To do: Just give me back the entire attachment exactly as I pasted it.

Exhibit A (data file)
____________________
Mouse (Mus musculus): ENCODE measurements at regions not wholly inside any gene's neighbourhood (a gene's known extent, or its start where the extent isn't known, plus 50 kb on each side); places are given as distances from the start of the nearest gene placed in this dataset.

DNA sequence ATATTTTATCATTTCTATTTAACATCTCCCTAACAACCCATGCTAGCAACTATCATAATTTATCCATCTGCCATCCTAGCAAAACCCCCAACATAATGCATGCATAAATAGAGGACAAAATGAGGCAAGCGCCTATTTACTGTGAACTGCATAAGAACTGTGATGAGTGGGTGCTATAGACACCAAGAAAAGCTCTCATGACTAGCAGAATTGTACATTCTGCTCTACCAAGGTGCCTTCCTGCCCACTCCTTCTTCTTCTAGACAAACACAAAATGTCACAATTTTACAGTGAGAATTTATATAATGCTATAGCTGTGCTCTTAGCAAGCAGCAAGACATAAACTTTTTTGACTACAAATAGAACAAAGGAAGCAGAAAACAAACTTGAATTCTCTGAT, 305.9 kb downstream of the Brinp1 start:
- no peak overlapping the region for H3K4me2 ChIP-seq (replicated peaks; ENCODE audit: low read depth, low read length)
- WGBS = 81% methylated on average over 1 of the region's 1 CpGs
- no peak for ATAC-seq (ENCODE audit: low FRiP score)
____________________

Mouse (Mus musculus): ENCODE measurements at regions not wholly inside any gene's neighbourhood (a gene's known extent, or its start where the extent isn't known, plus 50 kb on each side); places are given as distances from the start of the nearest gene placed in this dataset.

DNA sequence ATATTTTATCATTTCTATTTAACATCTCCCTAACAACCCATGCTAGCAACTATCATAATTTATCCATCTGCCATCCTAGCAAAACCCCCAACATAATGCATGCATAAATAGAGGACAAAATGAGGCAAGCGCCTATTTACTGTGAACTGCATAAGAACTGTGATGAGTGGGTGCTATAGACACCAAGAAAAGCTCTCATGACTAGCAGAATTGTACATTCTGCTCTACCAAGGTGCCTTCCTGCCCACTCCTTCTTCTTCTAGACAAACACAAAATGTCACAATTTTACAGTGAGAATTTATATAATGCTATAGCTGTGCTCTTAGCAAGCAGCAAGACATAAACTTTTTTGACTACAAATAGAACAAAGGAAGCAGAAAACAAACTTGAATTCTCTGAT, 305.9 kb downstream of the Brinp1 start:
- no peak overlapping the region for H3K4me2 ChIP-seq (replicated peaks; ENCODE audit: low read depth, low read length)
- WGBS = 81% methylated on average over 1 of the region's 1 CpGs
- no peak for ATAC-seq (ENCODE audit: low FRiP score)